Growing better calves: Research explores improving speciesNoah Litherland feeds his research subjects — young dairy calves — twice a day as they sit in their small hutches outside the dairy farm on the University of Minnesota’s St. Paul campus.
By: Kali Dingman, The Minnesota Daily
ST. PAUL — Noah Litherland feeds his research subjects — young dairy calves — twice a day as they sit in their small hutches outside the dairy farm on the University of Minnesota’s St. Paul campus.
A 6:30 a.m. breakfast and dinner later in the day — each meal tailored to an individual calf — is crucial for them to get through the cold winter months.
Litherland, an assistant professor in the Department of Animal Science, and a team of students are looking at the cows to provide insight into cold stress in calves and their growth responses in the cold winter weather.
The research, funded by the Minnesota Agricultural Experiment Station, began in October.
The goal is to find the right amount of fat supplements for each of the calves’ diets. Litherland’s study could provide evidence for a way to feed calves in the cold weather that would increase calf health and performance, said Zach Sawall, a research assistant in the department.
Rebekah LaBerge, a senior involved in the study, said the research is important for farmers in the Midwest because investing in maintaining calf health will save farmers money in the future.
Litherland said calves are born with 2 percent body fat and burn the calories they take in quickly. They need these calories for their bodies to grow, but too many will make them sick.
During their first 60 days, the calves stay in small hutches that are heated by their own bodies. Some of the smaller calves wear a jacket to stay warm.
Every morning at 6:30 and again at 4:30 p.m., Litherland and his students feed the calves, and their condition is tracked daily.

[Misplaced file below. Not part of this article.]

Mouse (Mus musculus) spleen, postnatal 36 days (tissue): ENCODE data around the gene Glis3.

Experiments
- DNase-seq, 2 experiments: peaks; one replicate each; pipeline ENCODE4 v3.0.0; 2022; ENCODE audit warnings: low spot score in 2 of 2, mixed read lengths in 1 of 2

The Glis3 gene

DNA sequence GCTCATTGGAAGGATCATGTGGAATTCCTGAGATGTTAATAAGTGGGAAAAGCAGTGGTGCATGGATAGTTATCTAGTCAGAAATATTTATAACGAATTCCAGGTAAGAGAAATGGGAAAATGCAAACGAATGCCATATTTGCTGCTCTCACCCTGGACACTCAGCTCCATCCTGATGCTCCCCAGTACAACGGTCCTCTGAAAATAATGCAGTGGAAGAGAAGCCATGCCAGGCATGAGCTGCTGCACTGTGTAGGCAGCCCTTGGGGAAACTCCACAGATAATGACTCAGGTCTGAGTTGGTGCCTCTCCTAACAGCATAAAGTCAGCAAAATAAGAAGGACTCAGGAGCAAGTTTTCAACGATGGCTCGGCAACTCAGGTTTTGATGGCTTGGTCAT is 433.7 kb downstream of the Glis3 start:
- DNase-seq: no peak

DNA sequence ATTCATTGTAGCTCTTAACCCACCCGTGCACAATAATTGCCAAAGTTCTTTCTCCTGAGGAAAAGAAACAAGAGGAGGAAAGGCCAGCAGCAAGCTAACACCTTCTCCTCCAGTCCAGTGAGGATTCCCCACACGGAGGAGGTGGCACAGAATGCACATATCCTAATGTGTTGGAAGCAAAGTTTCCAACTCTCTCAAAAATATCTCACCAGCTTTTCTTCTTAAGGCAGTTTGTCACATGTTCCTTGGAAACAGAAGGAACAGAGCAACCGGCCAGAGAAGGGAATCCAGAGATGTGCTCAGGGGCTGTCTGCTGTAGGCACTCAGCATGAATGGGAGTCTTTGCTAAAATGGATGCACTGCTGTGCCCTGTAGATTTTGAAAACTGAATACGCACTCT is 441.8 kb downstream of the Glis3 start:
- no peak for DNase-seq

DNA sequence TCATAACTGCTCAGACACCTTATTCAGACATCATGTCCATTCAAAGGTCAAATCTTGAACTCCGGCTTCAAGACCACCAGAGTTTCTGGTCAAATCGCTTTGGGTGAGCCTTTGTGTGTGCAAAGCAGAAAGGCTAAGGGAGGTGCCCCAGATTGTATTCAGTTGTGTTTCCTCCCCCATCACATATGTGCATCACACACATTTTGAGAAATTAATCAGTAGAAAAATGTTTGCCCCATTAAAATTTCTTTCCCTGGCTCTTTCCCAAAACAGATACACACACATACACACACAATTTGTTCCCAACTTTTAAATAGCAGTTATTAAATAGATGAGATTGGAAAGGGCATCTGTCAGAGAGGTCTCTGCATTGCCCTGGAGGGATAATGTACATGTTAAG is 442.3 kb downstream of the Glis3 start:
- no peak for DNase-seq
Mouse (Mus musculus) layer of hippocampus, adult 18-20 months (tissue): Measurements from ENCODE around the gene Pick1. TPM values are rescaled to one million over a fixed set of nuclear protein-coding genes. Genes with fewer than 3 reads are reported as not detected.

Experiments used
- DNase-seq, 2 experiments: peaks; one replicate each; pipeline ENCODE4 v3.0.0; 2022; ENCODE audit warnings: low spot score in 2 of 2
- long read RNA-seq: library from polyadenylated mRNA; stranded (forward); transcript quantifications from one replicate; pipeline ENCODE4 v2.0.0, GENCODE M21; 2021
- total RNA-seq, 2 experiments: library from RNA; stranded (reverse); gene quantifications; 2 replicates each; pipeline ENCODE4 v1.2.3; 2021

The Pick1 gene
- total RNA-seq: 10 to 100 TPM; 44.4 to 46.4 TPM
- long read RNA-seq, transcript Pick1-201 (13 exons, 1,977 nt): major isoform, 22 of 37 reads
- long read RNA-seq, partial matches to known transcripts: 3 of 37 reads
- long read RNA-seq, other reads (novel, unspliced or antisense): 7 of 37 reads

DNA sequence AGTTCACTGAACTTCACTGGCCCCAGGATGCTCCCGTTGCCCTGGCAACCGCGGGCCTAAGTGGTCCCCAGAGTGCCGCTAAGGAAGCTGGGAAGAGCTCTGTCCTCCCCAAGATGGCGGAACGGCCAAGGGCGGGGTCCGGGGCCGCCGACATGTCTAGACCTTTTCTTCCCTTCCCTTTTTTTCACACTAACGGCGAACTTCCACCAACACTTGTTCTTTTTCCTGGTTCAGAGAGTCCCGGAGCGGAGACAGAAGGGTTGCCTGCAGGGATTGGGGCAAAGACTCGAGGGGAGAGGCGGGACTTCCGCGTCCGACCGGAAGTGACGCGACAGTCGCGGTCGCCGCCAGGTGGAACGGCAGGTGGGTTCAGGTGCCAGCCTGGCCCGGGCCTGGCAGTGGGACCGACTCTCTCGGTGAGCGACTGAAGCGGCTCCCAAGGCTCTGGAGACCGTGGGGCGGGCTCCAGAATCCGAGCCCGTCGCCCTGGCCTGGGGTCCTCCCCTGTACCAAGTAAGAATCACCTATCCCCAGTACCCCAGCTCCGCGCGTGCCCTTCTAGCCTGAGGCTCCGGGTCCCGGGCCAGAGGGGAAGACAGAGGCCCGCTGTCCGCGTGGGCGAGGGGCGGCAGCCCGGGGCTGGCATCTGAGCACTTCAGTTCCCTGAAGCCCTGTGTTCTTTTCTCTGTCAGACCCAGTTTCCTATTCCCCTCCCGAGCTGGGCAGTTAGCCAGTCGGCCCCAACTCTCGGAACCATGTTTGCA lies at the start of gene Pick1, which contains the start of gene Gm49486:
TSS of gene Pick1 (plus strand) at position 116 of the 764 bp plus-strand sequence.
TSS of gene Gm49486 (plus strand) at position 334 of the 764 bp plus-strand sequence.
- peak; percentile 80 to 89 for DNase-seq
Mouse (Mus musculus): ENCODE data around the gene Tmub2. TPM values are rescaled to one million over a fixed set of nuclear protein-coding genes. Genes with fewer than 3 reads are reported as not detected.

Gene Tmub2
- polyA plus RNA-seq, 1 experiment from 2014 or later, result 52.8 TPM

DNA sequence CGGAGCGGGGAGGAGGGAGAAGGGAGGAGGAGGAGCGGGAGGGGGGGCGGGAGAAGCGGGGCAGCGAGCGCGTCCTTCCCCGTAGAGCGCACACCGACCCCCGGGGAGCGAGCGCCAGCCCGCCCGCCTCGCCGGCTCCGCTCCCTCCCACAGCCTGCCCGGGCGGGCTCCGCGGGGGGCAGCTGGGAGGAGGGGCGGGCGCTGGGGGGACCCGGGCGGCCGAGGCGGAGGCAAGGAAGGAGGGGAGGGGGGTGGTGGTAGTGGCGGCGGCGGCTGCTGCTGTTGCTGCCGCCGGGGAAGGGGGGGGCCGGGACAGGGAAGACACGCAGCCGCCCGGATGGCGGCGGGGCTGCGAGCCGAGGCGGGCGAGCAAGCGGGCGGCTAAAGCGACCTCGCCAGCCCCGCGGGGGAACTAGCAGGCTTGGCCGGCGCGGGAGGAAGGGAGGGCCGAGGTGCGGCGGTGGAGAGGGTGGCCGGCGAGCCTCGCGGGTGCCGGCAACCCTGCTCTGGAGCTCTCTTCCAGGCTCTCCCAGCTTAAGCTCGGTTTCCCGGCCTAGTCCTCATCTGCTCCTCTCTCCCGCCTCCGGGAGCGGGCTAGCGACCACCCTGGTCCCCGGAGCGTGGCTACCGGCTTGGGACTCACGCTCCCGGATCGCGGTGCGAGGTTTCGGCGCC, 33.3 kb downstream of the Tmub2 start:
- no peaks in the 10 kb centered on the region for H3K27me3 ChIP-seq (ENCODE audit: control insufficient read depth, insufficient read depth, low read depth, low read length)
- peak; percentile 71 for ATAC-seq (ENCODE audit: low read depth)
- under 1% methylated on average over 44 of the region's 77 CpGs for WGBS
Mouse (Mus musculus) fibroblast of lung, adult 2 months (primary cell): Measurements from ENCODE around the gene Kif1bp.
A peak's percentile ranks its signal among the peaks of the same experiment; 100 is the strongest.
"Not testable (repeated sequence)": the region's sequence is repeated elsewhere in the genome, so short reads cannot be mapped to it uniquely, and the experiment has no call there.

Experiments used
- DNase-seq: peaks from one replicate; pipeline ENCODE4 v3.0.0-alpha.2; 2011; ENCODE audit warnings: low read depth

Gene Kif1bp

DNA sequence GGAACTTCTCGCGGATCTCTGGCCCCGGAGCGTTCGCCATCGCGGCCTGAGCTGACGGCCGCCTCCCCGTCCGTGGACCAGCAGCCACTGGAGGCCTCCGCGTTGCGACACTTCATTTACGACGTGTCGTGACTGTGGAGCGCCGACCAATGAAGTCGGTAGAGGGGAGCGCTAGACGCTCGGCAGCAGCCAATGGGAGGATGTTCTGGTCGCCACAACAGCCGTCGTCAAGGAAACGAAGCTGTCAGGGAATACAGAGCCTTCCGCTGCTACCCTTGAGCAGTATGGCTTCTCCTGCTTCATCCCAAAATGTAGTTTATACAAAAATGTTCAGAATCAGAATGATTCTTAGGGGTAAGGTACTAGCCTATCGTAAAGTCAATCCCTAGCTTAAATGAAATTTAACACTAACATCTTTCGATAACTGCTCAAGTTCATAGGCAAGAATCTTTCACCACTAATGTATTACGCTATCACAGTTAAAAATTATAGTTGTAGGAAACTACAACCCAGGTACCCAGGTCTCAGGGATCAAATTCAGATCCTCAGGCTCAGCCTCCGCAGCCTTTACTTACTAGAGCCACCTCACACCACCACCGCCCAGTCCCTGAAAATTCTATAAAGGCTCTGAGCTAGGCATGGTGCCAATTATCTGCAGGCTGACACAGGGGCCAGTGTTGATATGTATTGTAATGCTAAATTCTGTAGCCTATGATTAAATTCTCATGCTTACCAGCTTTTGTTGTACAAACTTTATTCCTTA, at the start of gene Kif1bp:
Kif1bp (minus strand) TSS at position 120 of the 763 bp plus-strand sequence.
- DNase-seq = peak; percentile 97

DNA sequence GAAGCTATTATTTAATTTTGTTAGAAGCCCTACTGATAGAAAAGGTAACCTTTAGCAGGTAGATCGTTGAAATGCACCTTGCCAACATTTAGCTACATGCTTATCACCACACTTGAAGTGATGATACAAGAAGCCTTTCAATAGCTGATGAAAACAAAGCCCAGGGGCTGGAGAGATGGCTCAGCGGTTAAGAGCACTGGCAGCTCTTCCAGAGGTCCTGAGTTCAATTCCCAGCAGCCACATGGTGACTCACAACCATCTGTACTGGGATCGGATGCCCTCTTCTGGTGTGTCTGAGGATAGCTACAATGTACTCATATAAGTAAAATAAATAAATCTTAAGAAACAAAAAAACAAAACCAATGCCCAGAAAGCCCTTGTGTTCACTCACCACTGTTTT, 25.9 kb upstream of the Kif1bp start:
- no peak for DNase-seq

“Most people don’t understand that dairy farming is a 365-days-of-the-year job,” Litherland said.
Amount of feed
While on the farm, the researchers measure the amount of feed for each calf because some need more fat supplements than others. They also weigh the calves and study their manure to see how the supplements are affecting them. If the calf is unhealthy, the researchers will change the dosage.
Winter vs. summer
On average, one cow can produce about 10 gallons of milk a day, but Litherland said dairy cows prefer the winter over the summer months. They can produce about twice as much milk in the coldest months of the year as in warmer months.
Even so, the young calves’ frail bodies need extra attention for them to survive the cold. But the calves on the St. Paul campus usually thrive.
“We rarely ever lose a calf,” Litherland said.
The group has been having a difficult time conducting the study this winter because of the strangely warm temperatures but noticed the calves eating much more when the temperatures dropped. The young cows typically eat more on cold days because they need to consume more calories to stay warm.
“Cows aren’t like humans; they don’t eat until they are full,” Litherland said. “They only eat what they need.”
By not using artificial food chemicals in the milk replacers fed to the calves, the researchers hope to appeal to a public that is generally moving toward reducing artificial food in their diet, said Clara Johnson, another student involved in the project.
“Hopefully, this encourages people to support the farming community more,” Johnson said. “It steers the stereotypes away from farmers that they only use artificial products to feed their animals.”
Even though the study is a lot of work, research assistant Dayane Da Silva said it’s all worth it.
“Getting up early in the morning is worth it because I am doing what I love,” Da Silva said. “I feel important doing good things for the world.”